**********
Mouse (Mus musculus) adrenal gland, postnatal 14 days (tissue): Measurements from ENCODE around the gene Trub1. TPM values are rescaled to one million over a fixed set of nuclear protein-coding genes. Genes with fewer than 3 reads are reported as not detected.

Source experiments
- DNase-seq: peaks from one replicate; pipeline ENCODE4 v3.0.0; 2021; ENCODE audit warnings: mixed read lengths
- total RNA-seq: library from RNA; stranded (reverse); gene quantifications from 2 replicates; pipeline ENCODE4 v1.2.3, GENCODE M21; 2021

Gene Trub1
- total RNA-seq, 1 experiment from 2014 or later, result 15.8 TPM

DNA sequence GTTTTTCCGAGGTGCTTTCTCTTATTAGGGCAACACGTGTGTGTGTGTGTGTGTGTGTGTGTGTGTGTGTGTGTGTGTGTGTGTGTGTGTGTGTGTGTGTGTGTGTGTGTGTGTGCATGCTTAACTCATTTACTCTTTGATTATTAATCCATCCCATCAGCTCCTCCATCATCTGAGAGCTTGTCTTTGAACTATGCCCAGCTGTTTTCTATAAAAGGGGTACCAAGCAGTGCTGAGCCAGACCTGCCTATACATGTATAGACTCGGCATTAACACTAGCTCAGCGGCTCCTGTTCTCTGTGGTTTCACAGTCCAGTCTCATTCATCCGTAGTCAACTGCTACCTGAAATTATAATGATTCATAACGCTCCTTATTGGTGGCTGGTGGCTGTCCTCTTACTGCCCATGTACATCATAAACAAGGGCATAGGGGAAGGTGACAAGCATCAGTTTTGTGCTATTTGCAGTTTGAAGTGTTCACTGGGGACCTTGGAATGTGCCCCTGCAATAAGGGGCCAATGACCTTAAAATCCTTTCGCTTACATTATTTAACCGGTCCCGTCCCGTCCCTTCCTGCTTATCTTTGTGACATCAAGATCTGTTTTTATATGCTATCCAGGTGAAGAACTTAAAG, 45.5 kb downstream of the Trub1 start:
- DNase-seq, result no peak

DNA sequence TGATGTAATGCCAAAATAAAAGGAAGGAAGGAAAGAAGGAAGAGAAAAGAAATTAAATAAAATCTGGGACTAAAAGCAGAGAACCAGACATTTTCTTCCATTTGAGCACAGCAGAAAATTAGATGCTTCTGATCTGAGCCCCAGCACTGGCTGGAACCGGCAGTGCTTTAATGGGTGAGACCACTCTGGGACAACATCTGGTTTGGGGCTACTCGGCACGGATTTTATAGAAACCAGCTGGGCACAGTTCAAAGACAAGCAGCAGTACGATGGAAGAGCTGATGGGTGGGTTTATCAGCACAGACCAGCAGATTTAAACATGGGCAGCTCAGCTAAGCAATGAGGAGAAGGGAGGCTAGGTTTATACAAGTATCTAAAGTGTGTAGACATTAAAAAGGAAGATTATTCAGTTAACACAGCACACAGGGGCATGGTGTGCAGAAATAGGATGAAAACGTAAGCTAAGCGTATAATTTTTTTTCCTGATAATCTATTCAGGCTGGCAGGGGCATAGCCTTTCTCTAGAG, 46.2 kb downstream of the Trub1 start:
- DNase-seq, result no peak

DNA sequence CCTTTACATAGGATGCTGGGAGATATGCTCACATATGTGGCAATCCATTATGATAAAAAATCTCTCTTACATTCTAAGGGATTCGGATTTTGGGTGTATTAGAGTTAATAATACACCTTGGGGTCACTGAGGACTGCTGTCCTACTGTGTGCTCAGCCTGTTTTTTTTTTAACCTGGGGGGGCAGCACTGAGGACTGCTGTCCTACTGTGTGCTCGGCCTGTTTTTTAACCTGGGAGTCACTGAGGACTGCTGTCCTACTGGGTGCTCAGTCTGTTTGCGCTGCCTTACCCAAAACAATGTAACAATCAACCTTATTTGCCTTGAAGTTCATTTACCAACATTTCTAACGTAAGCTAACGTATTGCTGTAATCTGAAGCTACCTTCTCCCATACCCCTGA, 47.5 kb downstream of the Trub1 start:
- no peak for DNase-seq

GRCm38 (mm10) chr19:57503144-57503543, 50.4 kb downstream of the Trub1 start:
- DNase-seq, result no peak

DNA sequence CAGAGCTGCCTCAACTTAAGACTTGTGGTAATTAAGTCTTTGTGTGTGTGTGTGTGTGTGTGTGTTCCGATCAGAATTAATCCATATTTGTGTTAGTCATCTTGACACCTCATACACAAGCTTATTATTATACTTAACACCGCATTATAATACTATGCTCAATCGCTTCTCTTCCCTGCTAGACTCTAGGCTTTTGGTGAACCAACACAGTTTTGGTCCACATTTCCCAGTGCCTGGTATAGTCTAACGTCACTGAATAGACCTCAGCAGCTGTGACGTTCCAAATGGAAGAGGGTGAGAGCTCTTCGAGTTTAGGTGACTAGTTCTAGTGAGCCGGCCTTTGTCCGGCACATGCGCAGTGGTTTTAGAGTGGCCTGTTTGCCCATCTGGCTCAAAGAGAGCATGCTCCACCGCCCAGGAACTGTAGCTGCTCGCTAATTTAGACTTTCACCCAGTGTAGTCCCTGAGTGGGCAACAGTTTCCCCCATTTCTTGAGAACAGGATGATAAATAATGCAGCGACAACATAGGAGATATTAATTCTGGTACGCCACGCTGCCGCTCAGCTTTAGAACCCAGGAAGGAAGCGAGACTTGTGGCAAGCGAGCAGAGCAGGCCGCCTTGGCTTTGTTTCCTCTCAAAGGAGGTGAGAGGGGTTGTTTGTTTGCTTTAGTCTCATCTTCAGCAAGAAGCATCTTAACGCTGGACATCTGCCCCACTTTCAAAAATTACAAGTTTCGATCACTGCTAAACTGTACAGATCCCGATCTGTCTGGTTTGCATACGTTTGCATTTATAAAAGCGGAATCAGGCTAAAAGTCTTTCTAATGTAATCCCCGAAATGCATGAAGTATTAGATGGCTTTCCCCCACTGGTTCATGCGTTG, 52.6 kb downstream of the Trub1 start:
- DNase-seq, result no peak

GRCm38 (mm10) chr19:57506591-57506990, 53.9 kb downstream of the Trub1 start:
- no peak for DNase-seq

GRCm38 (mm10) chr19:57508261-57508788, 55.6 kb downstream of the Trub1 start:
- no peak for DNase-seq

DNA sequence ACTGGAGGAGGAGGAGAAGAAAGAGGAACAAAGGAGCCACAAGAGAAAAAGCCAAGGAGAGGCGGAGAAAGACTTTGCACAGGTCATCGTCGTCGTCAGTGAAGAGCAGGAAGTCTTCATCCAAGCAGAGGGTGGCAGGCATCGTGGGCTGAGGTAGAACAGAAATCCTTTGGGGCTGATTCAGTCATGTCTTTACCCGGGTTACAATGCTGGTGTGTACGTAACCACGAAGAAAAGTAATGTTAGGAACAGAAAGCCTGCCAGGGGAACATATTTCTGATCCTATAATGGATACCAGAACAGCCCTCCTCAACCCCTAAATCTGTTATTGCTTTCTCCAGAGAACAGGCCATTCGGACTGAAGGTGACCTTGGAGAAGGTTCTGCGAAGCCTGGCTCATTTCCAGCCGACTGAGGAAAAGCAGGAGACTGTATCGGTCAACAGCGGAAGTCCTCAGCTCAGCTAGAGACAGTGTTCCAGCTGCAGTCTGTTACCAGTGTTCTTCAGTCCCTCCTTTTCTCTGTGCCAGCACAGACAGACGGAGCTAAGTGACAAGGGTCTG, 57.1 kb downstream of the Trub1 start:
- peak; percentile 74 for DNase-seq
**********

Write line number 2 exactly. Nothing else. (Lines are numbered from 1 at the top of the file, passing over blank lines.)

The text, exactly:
Source experiments